Incident Management focuses on resolving incidents, which are unplanned interruptions or reductions in the quality of IT services. In contrast, Request Management deals with service requests, which are routine and planned requests for information, access, or standard changes. You can optimise resources by separating these two processes, either logically or physically, as activities within a team. For example, having dedicated resources focusing on requests can ensure that incident resolution isn't delayed due to routine service requests and vice versa.

I'm going to continue to use Incident Management for requests.

Do things how you think best, but being able to separate incidents from requests, clearly articulate your services to customers, and create clear procedures for service requests can be valuable.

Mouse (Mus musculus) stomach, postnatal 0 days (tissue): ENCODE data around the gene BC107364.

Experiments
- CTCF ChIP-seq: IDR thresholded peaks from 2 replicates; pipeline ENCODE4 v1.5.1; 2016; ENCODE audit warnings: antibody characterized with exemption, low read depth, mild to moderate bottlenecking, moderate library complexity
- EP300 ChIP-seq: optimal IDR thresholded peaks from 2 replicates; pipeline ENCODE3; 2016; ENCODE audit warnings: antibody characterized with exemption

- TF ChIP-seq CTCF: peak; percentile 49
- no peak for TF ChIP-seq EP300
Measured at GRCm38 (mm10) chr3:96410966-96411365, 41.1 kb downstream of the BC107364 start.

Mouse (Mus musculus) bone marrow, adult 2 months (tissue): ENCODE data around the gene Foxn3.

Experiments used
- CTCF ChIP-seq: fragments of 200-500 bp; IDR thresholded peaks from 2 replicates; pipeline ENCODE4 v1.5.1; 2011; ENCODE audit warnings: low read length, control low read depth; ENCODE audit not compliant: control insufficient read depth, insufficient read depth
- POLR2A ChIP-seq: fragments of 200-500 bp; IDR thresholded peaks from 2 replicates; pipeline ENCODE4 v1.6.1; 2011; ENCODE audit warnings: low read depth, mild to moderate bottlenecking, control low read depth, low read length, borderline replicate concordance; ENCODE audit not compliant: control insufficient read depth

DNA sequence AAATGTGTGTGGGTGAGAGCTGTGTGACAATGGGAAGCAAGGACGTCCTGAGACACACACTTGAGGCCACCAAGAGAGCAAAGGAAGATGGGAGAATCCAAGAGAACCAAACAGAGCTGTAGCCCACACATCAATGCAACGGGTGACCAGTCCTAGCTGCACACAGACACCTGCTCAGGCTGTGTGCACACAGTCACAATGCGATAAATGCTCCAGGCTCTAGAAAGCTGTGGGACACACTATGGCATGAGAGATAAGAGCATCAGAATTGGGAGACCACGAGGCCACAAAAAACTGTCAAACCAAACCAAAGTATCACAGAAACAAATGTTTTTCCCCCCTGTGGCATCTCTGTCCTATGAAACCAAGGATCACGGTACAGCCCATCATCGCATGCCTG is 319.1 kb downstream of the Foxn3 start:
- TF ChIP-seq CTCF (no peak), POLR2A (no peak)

Either way, you'll still need to deal with many of the challenges in this chapter, so don't desert us yet. It is most likely that your incidents and requests will be processed through the incident management/ticketing system but identified clearly as being different and directed to different queues and workflows.

The Request Management Process

Much of what was discussed under Incident Management will apply here to request management. As recognised, they are similar but serve different purposes.

Below is a sample process map.

The Request Management Process
The Request Management Process





Record Request